Matter of Bretzinger v Hatcher

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Matter of Bretzinger v Hatcher 2015 NY Slip Op 05386 Decided on June 19, 2015 Appellate Division, Fourth Department Published by New York State Law Reporting Bureau pursuant to Judiciary Law § 431. This opinion is uncorrected and subject to revision before publication in the Official Reports.

Decided on June 19, 2015 SUPREME COURT OF THE STATE OF NEW YORK Appellate Division, Fourth Judicial Department
PRESENT: CENTRA, J.P., CARNI, LINDLEY, AND DEJOSEPH, JJ.
842.1 CAF 14-00951

[*1]IN THE MATTER OF DONNY BRETZINGER, PETITIONER-RESPONDENT,

v

ALICIA HATCHER, RESPONDENT-APPELLANT.



LISA DIPOALA HABER, SYRACUSE, FOR RESPONDENT-APPELLANT.

GOETTEL, POPLASKI & DUNN, PLLC, WATERTOWN (JASON POPLASKI OF COUNSEL), FOR PETITIONER-RESPONDENT.

SUSAN A. SOVIE, ATTORNEY FOR THE CHILD, WATERTOWN.



Appeal from an order of the Family Court, Jefferson County (Richard V. Hunt, J.), entered May 9, 2014. The order granted petitioner's motion for a default order, granted sole custody of the subject child to petitioner and suspended the right of respondent to parenting time.

It is hereby ORDERED that the order so appealed from is unanimously reversed on the law without costs, petitioner's motion is denied, respondent's motion is granted, and the petition is dismissed.

Memorandum: Pursuant to an order of custody issued by a Texas court, petitioner father had the exclusive right to designate the primary residence of the child. The father, who is in the military, thereafter relocated with the child to Fort Drum in New York, where he was stationed. Pursuant to the order, respondent mother had visitation with the child, and the father was to pay for the transportation of the child to the mother three times per year. In May 2013, the child's paternal grandmother filed a petition to modify the custody order by suspending the visitation rights of the mother, who still resided in Texas. The petition was later amended to name the father as the petitioner once he returned from deployment overseas. In August 2013, the mother moved to dismiss the petition for lack of jurisdiction, which Family Court denied. In October 2013, the court communicated with a Texas court, which declined jurisdiction. At a court appearance in April 2014, the mother indicated by telephone that she would not be able to appear personally for the hearing set later that month because of financial constraints, the court disconnected the call, and the father moved for a default order based on the mother's statements. The court granted the father's motion, and we now reverse.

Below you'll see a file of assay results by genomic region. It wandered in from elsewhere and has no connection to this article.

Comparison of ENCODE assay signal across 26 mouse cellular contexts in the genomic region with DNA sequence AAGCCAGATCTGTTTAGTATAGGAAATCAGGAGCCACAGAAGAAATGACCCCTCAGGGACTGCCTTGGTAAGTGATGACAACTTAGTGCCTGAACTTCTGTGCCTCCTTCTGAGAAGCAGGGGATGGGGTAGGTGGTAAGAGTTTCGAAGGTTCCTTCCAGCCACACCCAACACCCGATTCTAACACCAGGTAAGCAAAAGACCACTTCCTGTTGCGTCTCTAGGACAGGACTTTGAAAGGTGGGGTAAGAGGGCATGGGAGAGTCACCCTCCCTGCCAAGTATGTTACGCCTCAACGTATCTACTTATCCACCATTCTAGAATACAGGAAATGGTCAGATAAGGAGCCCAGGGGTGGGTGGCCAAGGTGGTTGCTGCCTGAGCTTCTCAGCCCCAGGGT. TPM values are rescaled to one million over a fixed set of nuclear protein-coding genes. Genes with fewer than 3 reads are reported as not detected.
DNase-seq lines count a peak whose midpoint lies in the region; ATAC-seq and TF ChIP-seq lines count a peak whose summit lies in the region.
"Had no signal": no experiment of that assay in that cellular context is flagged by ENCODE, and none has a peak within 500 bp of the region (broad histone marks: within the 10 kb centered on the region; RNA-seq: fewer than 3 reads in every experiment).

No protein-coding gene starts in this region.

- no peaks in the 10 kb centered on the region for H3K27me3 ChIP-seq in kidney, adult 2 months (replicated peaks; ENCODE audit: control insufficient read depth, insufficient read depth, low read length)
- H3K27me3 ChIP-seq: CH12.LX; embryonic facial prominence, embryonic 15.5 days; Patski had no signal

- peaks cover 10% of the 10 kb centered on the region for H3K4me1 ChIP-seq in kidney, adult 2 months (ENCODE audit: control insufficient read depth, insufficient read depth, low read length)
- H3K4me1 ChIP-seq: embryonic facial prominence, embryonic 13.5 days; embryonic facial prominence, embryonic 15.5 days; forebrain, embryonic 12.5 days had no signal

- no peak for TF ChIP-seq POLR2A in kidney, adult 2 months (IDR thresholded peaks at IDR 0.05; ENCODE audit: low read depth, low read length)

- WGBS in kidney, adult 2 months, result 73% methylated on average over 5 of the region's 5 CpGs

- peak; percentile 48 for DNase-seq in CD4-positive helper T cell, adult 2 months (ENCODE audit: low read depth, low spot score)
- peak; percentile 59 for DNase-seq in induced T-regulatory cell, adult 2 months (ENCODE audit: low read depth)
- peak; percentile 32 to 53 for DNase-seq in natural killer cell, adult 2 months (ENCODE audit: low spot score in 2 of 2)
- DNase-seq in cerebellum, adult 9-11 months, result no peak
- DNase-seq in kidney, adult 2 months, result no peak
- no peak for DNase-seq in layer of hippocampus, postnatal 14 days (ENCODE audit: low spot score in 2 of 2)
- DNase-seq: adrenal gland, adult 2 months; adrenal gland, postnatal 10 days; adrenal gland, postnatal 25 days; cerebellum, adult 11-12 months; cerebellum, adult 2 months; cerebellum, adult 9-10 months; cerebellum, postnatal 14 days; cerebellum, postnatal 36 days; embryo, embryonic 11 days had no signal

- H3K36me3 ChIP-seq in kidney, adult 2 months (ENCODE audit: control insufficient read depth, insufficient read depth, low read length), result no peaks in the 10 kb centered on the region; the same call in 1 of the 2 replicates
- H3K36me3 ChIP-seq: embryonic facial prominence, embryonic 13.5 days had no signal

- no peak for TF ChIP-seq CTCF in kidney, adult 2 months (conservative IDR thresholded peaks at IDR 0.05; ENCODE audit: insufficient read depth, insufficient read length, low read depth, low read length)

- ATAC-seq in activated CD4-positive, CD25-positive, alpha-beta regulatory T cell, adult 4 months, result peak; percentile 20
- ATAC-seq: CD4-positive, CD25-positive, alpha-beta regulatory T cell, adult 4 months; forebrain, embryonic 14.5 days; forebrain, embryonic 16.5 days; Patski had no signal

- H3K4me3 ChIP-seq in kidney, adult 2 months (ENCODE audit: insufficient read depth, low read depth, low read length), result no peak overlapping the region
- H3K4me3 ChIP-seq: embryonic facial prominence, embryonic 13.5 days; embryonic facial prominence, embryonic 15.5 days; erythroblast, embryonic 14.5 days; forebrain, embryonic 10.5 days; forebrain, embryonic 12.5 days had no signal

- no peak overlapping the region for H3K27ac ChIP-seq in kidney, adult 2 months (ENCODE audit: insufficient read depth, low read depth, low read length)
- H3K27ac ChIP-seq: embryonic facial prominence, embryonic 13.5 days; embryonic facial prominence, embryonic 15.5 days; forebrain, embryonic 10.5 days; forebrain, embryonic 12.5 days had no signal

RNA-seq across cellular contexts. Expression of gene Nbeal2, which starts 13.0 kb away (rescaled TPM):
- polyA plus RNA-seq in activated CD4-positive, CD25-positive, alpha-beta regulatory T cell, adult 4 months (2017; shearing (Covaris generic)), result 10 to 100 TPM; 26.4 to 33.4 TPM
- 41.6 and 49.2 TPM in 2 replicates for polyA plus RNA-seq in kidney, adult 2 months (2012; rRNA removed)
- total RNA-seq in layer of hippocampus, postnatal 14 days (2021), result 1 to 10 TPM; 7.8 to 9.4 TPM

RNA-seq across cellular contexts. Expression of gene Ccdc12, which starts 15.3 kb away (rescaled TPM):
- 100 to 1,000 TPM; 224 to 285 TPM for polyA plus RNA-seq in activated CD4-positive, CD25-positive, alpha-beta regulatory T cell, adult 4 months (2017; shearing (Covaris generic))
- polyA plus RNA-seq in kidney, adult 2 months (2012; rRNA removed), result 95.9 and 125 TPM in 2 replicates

Initially, we conclude that the court abused its discretion in granting the motion of the mother's attorney, made before the court took testimony from the father upon the default, to withdraw as counsel for the mother without notice to her (see Matter of La'Derrick W., 63 AD3d 1538, 1539). " Because the purported withdrawal of counsel in this case was ineffective, the order entered by [the c]ourt was improperly entered as a default order and appeal therefrom is not precluded' " (id.).

We agree with the mother that the court erred in denying her motion to dismiss the petition. Texas had exclusive, continuing jurisdiction pursuant to Domestic Relations Law § 76-a at the time of the filing of the petition, and the father's allegations in the petition were insufficient for the court to exercise temporary emergency jurisdiction pursuant to Domestic Relations Law § 76-c (see Matter of Segovia v Bushnell, 85 AD3d 1267, 1268). In any event, the court did not "immediately" communicate with the Texas court, as required by section 76-c (4) (see Matter of Callahan v Smith, 23 AD3d 957, 958-959). Furthermore, the court erred in requiring the mother to seek an order from a Texas court inasmuch as it was the father's burden [*2]to do so (see § 76-c [3]). Although the court later acquired jurisdiction when it communicated with the Texas court, which declined jurisdiction over the petition (see § 76-b [1]), at the time the court issued its order denying the mother's motion to dismiss, it did not have temporary emergency jurisdiction and had not complied with the requirements of section 76-c. We therefore reverse the order, deny the father's motion for a default order, and grant the mother's motion to dismiss. In light of our determination, we do not consider the mother's remaining contention.

Entered: June 19, 2015

Frances E. Cafarell

Clerk of the Court